If I remember correctly, a well-spoken woman who is responsible for one of my favorite websites has talked about this before (last two paragraphs).


So, since the copyright holder's rights are subject to certain limitations, and repeated efforts to ignore those limitations have been problematic, change the law, I suppose.


Berman says over and over again that the bill "attempts to strike a balance" between protecting musicians (I'm sure he means copyright holders, since the musicians rarely retain copyright anymore) and supporting new technologies.


That's the wrong thing to balance against. You want the balance to be between the copyright holder and the listener...the person who purchased a copy of the music and the right to listen to it and make sure that they have a backup copy of the media. Nice try, though.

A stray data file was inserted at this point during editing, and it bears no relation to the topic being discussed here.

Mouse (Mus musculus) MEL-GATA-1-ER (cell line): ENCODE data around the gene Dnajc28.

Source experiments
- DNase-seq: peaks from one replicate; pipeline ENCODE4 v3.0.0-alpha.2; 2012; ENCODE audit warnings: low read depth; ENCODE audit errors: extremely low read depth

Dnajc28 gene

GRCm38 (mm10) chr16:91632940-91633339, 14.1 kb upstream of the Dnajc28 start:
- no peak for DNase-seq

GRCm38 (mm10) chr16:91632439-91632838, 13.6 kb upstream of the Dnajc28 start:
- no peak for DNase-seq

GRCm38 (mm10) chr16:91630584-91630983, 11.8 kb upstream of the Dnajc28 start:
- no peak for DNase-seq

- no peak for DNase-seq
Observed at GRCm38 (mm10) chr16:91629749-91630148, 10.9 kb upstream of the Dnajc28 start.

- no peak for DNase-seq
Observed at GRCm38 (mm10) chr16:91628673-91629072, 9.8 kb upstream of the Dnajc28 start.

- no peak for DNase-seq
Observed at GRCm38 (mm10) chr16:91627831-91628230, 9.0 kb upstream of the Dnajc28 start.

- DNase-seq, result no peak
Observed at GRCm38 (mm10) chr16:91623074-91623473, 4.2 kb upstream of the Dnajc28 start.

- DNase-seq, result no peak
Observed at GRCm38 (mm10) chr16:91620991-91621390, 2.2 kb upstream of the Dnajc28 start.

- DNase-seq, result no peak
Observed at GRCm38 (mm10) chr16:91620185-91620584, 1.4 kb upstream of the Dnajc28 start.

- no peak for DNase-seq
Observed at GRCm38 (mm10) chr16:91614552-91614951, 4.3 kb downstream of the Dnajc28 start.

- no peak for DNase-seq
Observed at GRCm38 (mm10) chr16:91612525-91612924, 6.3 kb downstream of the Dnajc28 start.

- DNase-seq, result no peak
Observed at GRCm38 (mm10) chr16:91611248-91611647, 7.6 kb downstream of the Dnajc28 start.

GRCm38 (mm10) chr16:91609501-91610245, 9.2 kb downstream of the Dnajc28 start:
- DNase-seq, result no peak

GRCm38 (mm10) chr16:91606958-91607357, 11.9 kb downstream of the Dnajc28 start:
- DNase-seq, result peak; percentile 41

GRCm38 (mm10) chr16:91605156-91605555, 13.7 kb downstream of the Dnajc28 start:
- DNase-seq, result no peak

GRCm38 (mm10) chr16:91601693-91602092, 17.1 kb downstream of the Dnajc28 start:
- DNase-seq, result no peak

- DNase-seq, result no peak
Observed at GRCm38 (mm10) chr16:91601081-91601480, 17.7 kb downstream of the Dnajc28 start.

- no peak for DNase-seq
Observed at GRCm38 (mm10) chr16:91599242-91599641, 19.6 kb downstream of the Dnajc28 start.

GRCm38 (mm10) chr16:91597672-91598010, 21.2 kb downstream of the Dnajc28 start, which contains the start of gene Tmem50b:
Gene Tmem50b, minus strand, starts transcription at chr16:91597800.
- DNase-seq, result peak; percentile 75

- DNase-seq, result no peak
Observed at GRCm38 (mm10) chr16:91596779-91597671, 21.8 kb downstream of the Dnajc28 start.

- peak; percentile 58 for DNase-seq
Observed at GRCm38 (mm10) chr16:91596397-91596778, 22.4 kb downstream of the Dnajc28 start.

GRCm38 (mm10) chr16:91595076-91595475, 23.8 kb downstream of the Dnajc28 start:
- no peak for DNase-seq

Friday, June 02, 2006

United States Patent: 5860074 - Is this what Adobe's mad at Microsoft About?

So I mentioned in my last post that The XPS documents were mostly 2-dimensional, but included layers. Adobe mentions a number of patents that are licensed royalty-free and non-exclusive for use in PDF viewers and publishing software, and one that *can't* be used in software that "consumes and/or interprets PDF files".


I guess that means that the lone patent there can't be used in a program that translates PDF files into something else. That's the best I can make of it.


I think it means that you can have a royalty-free license for use in developing a program that makes spec-compliant PDF files, but it has to only *make* PDF files, but not import, open, or display them. I'm trying to see if I can get Adobe to make that clear, but I'm pretty much nobody, so don't hold your breath.